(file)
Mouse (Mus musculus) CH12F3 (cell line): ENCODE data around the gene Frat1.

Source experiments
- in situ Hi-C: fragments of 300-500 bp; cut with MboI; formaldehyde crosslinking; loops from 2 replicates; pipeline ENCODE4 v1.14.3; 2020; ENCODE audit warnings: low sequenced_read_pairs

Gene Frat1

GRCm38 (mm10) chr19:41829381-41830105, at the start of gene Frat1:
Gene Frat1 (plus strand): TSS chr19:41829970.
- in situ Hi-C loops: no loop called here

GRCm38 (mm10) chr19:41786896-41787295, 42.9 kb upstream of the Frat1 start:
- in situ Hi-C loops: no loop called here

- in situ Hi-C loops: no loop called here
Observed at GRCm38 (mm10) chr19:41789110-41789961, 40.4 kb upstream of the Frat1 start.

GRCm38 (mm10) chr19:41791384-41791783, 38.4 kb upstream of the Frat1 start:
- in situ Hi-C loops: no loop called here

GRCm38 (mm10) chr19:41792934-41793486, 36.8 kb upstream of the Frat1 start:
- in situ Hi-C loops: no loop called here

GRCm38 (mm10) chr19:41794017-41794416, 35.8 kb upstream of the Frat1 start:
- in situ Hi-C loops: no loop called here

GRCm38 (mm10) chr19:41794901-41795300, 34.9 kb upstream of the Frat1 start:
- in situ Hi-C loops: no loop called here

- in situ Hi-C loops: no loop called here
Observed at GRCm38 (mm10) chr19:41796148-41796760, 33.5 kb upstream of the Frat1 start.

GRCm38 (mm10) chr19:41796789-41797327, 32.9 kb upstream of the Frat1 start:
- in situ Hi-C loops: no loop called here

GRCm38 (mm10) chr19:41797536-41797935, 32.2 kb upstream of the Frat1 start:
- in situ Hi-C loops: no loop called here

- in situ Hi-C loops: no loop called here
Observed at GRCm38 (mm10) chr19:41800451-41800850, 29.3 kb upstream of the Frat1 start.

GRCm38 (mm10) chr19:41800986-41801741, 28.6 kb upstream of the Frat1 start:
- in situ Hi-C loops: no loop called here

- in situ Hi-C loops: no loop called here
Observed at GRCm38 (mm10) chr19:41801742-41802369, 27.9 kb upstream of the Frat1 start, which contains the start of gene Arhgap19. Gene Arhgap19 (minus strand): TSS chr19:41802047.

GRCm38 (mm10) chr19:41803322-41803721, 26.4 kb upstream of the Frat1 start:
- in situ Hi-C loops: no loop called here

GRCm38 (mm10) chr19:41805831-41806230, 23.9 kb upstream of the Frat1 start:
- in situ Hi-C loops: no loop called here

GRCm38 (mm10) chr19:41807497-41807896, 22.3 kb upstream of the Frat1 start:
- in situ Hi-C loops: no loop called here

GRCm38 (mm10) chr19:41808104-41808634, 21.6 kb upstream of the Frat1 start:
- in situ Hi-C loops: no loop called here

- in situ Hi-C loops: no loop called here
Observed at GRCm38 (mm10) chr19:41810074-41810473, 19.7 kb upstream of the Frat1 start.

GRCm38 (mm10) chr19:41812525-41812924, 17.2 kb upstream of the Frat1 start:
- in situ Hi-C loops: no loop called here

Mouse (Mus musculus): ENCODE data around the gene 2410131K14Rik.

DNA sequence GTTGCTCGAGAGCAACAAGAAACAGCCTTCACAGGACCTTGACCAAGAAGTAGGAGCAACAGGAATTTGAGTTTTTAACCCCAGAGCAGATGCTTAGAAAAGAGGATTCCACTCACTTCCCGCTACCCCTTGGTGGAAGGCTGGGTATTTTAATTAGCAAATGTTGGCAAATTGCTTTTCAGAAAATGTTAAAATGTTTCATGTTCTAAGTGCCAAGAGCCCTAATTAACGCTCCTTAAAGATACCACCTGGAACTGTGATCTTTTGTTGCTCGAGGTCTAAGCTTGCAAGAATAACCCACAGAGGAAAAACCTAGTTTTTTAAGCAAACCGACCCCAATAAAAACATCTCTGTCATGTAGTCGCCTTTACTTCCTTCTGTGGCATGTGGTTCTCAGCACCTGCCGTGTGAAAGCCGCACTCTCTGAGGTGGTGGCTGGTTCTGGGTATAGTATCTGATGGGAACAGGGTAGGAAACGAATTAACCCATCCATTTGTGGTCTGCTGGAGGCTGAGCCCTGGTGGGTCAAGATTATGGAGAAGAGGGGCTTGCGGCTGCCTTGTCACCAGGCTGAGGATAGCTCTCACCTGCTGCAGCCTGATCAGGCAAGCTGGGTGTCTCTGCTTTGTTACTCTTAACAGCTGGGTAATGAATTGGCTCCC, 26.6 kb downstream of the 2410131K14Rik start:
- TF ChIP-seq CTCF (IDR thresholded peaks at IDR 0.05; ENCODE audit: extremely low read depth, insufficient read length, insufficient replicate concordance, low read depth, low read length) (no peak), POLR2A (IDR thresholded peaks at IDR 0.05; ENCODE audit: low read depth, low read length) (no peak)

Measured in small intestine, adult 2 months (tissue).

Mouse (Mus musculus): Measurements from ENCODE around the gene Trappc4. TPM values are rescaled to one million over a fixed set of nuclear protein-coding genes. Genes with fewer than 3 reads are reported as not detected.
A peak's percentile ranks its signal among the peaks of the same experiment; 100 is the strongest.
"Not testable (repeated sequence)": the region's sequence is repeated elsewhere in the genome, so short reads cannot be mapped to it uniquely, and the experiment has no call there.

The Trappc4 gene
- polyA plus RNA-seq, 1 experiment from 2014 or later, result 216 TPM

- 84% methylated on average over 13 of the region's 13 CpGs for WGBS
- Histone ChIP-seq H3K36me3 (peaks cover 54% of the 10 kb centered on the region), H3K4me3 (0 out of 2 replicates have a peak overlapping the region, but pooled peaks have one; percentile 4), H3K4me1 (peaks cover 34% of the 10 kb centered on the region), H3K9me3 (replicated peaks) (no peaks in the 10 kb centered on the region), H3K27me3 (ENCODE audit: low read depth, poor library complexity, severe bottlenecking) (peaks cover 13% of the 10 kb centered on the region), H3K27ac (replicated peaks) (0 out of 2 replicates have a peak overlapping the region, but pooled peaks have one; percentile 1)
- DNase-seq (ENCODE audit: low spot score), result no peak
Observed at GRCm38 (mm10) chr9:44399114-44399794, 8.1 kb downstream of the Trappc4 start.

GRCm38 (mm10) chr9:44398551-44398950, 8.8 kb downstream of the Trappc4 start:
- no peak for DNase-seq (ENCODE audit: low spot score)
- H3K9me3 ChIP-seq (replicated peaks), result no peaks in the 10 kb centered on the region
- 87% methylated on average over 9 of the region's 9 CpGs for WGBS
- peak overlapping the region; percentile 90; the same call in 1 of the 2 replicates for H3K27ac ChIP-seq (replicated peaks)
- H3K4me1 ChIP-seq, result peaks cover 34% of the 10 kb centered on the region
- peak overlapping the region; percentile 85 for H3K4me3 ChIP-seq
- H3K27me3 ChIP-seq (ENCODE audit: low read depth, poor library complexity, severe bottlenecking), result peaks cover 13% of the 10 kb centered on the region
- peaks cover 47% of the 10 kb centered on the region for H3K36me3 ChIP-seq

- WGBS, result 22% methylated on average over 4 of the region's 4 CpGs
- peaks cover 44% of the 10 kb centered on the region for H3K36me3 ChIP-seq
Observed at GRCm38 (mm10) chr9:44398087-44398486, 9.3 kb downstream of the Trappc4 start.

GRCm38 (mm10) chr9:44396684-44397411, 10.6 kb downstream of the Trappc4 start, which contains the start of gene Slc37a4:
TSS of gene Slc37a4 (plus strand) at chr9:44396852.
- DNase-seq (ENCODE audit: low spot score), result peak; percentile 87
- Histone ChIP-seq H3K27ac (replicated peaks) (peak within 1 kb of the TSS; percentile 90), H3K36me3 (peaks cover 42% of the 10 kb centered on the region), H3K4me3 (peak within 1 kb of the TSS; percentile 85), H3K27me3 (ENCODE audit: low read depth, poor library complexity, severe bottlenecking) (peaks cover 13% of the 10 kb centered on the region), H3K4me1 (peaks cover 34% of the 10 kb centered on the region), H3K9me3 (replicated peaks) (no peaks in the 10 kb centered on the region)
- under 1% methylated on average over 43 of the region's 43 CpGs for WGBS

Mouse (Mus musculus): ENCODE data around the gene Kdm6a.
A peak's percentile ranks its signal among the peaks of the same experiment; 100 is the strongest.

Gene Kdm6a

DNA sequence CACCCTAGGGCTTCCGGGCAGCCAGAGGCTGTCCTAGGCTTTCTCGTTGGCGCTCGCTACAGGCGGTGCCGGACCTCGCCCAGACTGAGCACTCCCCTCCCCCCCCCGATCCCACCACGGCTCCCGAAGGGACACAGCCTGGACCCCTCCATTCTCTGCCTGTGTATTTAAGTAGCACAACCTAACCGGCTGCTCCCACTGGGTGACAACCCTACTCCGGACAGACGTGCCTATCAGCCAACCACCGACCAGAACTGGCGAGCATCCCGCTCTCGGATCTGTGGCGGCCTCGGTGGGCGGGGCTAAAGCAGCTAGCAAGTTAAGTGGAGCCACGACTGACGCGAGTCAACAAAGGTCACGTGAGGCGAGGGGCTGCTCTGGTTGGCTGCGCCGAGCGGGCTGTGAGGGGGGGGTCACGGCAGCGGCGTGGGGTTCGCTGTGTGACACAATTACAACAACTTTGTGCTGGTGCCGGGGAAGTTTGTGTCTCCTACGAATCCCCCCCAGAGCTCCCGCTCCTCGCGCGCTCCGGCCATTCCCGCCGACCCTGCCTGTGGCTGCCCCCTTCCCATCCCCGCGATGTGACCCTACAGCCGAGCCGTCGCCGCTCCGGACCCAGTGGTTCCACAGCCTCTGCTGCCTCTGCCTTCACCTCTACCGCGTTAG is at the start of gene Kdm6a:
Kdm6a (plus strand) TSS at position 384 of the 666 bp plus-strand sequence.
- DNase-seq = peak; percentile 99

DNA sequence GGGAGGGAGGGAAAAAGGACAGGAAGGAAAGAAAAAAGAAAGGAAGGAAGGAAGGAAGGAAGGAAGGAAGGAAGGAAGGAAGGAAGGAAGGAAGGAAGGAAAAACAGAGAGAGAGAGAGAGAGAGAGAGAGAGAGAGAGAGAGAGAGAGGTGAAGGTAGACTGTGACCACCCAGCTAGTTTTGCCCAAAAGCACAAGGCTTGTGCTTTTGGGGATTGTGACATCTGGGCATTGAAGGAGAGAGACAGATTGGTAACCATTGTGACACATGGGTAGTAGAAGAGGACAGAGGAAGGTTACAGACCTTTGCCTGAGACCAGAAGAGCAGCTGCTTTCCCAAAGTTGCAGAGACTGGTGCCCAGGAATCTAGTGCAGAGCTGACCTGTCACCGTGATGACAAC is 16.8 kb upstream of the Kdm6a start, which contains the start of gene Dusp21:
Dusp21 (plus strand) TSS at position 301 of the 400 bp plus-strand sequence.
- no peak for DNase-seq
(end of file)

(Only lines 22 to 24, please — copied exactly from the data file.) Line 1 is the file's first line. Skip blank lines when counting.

GRCm38 (mm10) chr19:41796789-41797327, 32.9 kb upstream of the Frat1 start:
- in situ Hi-C loops: no loop called here

GRCm38 (mm10) chr19:41797536-41797935, 32.2 kb upstream of the Frat1 start: